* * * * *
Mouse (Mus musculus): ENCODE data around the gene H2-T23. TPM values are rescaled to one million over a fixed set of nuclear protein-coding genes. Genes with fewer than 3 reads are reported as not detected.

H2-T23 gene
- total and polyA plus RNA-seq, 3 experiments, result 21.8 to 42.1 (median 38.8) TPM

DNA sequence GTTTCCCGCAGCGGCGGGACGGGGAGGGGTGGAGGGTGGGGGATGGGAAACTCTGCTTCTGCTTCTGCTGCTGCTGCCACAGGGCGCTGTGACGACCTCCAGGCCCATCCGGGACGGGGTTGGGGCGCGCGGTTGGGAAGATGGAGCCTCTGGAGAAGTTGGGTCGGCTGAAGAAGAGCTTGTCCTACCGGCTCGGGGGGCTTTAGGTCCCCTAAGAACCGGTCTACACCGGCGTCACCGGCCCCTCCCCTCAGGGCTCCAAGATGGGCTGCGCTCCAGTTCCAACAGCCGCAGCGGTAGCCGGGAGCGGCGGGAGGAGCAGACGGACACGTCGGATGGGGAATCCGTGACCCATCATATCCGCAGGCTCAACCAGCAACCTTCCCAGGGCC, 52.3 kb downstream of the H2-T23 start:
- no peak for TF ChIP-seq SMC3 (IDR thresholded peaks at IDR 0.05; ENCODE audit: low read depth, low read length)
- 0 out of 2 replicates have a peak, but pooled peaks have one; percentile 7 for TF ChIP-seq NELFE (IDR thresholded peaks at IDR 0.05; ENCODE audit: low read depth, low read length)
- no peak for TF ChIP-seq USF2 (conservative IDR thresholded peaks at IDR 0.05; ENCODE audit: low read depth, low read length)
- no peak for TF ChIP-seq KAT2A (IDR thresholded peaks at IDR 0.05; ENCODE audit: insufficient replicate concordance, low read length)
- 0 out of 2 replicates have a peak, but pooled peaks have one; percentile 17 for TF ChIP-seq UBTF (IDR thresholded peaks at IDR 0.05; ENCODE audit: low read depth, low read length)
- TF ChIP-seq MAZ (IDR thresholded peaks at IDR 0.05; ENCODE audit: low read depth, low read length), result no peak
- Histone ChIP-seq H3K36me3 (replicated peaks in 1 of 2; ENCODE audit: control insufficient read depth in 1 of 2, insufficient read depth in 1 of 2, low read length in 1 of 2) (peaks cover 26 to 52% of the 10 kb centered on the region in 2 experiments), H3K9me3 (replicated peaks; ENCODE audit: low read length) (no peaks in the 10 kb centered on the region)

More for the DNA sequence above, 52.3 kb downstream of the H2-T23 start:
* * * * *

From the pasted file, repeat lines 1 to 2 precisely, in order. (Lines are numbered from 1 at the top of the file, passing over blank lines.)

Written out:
Mouse (Mus musculus): ENCODE data around the gene H2-T23. TPM values are rescaled to one million over a fixed set of nuclear protein-coding genes. Genes with fewer than 3 reads are reported as not detected.

H2-T23 gene